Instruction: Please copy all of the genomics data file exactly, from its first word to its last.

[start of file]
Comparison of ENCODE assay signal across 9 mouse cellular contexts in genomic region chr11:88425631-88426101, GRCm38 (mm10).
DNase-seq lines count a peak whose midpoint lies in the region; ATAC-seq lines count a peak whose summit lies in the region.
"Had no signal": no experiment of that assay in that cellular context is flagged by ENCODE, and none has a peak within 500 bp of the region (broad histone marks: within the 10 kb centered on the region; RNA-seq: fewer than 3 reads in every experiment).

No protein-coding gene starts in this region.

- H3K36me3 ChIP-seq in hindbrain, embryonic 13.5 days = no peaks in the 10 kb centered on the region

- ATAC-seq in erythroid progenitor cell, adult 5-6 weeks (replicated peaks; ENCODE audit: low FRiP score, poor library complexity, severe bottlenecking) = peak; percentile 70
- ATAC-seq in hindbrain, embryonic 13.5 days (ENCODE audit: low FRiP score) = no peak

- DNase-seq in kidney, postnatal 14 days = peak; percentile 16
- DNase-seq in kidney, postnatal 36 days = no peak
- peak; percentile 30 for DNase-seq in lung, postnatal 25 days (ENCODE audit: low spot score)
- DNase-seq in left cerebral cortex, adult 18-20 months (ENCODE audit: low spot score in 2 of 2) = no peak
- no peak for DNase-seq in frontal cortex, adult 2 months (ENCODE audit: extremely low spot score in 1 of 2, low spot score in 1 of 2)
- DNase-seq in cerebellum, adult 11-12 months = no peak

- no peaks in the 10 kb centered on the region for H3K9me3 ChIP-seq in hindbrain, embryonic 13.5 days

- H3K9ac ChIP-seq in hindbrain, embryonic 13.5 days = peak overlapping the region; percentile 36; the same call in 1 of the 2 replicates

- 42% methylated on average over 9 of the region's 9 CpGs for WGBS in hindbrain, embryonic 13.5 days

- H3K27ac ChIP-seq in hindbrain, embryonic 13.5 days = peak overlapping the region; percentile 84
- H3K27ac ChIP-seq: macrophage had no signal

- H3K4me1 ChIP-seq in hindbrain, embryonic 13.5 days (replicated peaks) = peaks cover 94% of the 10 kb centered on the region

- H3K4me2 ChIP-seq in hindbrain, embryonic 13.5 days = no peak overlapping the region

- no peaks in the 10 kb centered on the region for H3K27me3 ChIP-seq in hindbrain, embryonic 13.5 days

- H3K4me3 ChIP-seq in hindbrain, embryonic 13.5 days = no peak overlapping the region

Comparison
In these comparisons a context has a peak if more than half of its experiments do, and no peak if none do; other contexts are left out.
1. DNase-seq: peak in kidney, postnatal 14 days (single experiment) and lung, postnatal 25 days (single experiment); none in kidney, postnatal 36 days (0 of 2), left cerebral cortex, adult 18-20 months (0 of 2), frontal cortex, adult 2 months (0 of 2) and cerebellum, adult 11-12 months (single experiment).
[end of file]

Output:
Comparison of ENCODE assay signal across 9 mouse cellular contexts in genomic region chr11:88425631-88426101, GRCm38 (mm10).
DNase-seq lines count a peak whose midpoint lies in the region; ATAC-seq lines count a peak whose summit lies in the region.
"Had no signal": no experiment of that assay in that cellular context is flagged by ENCODE, and none has a peak within 500 bp of the region (broad histone marks: within the 10 kb centered on the region; RNA-seq: fewer than 3 reads in every experiment).

No protein-coding gene starts in this region.

- H3K36me3 ChIP-seq in hindbrain, embryonic 13.5 days = no peaks in the 10 kb centered on the region

- ATAC-seq in erythroid progenitor cell, adult 5-6 weeks (replicated peaks; ENCODE audit: low FRiP score, poor library complexity, severe bottlenecking) = peak; percentile 70
- ATAC-seq in hindbrain, embryonic 13.5 days (ENCODE audit: low FRiP score) = no peak

- DNase-seq in kidney, postnatal 14 days = peak; percentile 16
- DNase-seq in kidney, postnatal 36 days = no peak
- peak; percentile 30 for DNase-seq in lung, postnatal 25 days (ENCODE audit: low spot score)
- DNase-seq in left cerebral cortex, adult 18-20 months (ENCODE audit: low spot score in 2 of 2) = no peak
- no peak for DNase-seq in frontal cortex, adult 2 months (ENCODE audit: extremely low spot score in 1 of 2, low spot score in 1 of 2)
- DNase-seq in cerebellum, adult 11-12 months = no peak

- no peaks in the 10 kb centered on the region for H3K9me3 ChIP-seq in hindbrain, embryonic 13.5 days

- H3K9ac ChIP-seq in hindbrain, embryonic 13.5 days = peak overlapping the region; percentile 36; the same call in 1 of the 2 replicates

- 42% methylated on average over 9 of the region's 9 CpGs for WGBS in hindbrain, embryonic 13.5 days

- H3K27ac ChIP-seq in hindbrain, embryonic 13.5 days = peak overlapping the region; percentile 84
- H3K27ac ChIP-seq: macrophage had no signal

- H3K4me1 ChIP-seq in hindbrain, embryonic 13.5 days (replicated peaks) = peaks cover 94% of the 10 kb centered on the region

- H3K4me2 ChIP-seq in hindbrain, embryonic 13.5 days = no peak overlapping the region

- no peaks in the 10 kb centered on the region for H3K27me3 ChIP-seq in hindbrain, embryonic 13.5 days

- H3K4me3 ChIP-seq in hindbrain, embryonic 13.5 days = no peak overlapping the region

Comparison
In these comparisons a context has a peak if more than half of its experiments do, and no peak if none do; other contexts are left out.
1. DNase-seq: peak in kidney, postnatal 14 days (single experiment) and lung, postnatal 25 days (single experiment); none in kidney, postnatal 36 days (0 of 2), left cerebral cortex, adult 18-20 months (0 of 2), frontal cortex, adult 2 months (0 of 2) and cerebellum, adult 11-12 months (single experiment).